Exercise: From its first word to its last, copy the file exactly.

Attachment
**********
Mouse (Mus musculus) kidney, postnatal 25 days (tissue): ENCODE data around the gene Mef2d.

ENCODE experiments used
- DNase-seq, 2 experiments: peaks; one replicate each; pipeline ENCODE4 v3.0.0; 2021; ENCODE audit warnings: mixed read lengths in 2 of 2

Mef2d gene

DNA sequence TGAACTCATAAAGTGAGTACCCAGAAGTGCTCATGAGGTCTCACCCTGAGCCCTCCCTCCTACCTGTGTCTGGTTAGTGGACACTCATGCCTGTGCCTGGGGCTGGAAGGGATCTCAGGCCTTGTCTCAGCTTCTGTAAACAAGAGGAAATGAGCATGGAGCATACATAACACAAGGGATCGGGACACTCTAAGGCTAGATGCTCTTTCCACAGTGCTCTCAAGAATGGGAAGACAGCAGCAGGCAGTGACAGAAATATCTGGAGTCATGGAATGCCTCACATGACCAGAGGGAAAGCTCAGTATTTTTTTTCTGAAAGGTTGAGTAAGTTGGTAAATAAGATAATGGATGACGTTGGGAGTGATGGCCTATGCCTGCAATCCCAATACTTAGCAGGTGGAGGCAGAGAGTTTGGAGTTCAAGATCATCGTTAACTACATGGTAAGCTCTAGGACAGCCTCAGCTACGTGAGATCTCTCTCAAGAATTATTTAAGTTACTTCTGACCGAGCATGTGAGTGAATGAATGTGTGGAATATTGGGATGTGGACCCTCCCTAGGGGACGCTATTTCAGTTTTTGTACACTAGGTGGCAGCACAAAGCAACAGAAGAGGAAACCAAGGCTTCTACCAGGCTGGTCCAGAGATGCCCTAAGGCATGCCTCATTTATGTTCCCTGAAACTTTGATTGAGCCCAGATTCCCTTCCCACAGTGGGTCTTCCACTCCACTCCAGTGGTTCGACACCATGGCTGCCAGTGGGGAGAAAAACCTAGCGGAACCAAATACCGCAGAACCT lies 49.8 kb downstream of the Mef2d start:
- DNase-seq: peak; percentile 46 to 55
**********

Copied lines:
Mouse (Mus musculus) kidney, postnatal 25 days (tissue): ENCODE data around the gene Mef2d.

ENCODE experiments used
- DNase-seq, 2 experiments: peaks; one replicate each; pipeline ENCODE4 v3.0.0; 2021; ENCODE audit warnings: mixed read lengths in 2 of 2

Mef2d gene

DNA sequence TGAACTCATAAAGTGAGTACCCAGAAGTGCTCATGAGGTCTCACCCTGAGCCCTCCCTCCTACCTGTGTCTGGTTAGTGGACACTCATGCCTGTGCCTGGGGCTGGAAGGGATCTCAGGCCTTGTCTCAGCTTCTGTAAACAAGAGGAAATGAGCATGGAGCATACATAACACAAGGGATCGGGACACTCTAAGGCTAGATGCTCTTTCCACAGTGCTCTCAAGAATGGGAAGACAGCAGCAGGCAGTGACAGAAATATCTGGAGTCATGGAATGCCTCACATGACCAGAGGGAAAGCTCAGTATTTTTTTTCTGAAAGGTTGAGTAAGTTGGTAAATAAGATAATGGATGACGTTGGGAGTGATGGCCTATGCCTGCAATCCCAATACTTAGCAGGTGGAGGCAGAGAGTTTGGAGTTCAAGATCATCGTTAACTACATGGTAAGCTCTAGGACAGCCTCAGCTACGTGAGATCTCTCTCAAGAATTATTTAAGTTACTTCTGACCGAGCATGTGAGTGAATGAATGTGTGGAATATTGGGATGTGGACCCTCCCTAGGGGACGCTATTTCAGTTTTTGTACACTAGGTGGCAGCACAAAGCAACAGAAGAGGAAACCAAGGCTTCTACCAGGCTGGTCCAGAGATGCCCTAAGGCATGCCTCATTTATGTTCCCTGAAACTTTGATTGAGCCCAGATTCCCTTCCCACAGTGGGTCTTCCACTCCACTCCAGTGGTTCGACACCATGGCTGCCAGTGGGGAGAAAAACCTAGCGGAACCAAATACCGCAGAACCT lies 49.8 kb downstream of the Mef2d start:
- DNase-seq: peak; percentile 46 to 55